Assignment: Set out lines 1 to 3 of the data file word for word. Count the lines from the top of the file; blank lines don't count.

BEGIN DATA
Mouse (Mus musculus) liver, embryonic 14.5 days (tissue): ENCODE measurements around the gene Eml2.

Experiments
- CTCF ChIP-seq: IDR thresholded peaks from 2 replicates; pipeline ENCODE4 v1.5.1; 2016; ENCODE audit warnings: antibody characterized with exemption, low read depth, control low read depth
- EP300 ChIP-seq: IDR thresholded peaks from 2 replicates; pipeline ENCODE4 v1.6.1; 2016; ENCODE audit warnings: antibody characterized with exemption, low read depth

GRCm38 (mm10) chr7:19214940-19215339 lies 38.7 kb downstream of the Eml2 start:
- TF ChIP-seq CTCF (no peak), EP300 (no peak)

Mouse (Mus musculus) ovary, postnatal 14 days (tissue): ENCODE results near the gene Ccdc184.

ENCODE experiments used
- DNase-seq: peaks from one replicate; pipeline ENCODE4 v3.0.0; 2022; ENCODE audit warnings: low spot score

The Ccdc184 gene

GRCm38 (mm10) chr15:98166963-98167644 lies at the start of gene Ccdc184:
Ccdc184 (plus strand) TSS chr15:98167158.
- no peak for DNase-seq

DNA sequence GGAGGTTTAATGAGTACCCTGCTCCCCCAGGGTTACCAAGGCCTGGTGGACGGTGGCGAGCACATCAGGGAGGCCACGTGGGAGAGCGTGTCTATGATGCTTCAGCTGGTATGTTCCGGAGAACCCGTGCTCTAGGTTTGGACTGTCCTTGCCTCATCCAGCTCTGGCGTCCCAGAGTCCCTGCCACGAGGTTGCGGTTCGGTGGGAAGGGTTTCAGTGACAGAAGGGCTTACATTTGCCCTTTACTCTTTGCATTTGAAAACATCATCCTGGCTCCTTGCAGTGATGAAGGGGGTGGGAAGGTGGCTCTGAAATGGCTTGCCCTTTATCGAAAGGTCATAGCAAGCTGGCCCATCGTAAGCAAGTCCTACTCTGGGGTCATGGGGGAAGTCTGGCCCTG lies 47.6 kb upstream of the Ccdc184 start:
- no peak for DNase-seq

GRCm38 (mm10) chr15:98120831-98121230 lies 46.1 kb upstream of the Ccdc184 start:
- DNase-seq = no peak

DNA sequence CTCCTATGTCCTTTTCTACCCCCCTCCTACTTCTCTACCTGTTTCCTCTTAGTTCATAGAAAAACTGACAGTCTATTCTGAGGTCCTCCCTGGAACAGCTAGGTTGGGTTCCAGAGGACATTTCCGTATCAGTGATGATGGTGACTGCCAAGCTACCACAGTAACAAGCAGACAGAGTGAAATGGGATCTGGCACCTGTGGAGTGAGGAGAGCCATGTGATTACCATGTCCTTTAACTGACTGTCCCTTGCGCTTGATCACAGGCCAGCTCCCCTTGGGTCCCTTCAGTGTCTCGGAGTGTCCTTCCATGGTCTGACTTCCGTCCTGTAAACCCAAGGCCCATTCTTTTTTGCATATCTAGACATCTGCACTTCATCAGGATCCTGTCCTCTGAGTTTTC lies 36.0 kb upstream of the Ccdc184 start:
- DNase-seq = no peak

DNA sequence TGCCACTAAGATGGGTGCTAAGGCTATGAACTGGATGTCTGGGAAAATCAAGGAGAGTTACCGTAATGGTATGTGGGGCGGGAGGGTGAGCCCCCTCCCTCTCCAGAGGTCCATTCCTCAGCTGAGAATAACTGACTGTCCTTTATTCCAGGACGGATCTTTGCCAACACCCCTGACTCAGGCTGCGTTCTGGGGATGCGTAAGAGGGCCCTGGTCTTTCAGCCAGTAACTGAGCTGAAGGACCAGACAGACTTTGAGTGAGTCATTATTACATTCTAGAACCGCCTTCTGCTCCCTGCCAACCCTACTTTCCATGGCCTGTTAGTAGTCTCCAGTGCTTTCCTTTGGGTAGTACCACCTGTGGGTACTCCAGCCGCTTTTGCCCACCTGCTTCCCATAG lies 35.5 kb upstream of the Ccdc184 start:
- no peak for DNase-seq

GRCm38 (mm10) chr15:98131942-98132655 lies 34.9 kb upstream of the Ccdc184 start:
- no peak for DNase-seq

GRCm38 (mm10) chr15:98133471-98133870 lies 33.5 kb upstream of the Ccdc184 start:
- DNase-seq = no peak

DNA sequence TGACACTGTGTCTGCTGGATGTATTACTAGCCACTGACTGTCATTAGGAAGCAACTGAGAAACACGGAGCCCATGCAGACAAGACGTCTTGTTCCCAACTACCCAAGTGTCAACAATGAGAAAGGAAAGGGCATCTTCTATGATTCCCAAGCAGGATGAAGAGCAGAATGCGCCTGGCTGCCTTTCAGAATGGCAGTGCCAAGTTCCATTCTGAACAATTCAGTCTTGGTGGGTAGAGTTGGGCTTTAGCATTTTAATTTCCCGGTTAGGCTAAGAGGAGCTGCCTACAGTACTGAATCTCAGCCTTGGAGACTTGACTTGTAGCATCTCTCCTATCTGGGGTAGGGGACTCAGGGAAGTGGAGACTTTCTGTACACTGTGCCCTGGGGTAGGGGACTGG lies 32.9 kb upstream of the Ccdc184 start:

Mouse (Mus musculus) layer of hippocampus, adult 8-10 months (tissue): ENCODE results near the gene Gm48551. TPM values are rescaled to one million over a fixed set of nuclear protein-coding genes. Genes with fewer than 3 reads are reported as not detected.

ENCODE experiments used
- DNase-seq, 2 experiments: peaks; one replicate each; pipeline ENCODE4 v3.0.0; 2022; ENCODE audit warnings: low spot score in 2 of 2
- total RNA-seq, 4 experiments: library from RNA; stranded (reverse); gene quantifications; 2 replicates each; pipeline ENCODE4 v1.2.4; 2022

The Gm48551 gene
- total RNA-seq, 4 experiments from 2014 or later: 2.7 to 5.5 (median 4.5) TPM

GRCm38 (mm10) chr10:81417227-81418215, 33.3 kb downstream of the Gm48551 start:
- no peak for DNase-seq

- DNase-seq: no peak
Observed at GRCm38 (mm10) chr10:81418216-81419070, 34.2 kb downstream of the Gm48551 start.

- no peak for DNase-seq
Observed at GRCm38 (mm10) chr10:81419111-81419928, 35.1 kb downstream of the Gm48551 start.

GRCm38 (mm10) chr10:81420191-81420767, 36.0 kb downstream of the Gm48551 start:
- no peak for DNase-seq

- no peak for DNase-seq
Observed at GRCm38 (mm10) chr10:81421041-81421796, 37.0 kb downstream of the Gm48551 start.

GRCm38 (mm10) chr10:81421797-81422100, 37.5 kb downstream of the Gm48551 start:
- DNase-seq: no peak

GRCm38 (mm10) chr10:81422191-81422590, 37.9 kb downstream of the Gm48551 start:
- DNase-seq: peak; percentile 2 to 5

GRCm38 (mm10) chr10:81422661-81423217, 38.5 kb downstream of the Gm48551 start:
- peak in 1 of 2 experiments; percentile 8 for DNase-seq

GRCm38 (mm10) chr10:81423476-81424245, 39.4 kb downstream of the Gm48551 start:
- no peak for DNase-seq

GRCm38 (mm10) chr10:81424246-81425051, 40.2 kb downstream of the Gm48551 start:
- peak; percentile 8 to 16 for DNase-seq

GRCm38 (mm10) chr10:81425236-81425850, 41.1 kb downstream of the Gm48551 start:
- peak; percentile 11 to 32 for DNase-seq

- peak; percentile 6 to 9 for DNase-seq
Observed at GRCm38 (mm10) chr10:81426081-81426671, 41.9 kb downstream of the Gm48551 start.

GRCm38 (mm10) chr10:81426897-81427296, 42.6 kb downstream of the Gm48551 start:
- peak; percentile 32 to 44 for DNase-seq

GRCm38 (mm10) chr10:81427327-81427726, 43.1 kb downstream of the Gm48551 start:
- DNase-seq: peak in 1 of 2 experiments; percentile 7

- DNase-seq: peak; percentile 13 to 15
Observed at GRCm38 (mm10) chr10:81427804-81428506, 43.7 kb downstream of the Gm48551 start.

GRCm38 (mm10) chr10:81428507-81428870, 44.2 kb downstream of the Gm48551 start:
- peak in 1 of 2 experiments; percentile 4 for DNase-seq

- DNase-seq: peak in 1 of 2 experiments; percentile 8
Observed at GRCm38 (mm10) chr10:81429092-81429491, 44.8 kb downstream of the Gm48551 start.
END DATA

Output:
Mouse (Mus musculus) liver, embryonic 14.5 days (tissue): ENCODE measurements around the gene Eml2.

Experiments
- CTCF ChIP-seq: IDR thresholded peaks from 2 replicates; pipeline ENCODE4 v1.5.1; 2016; ENCODE audit warnings: antibody characterized with exemption, low read depth, control low read depth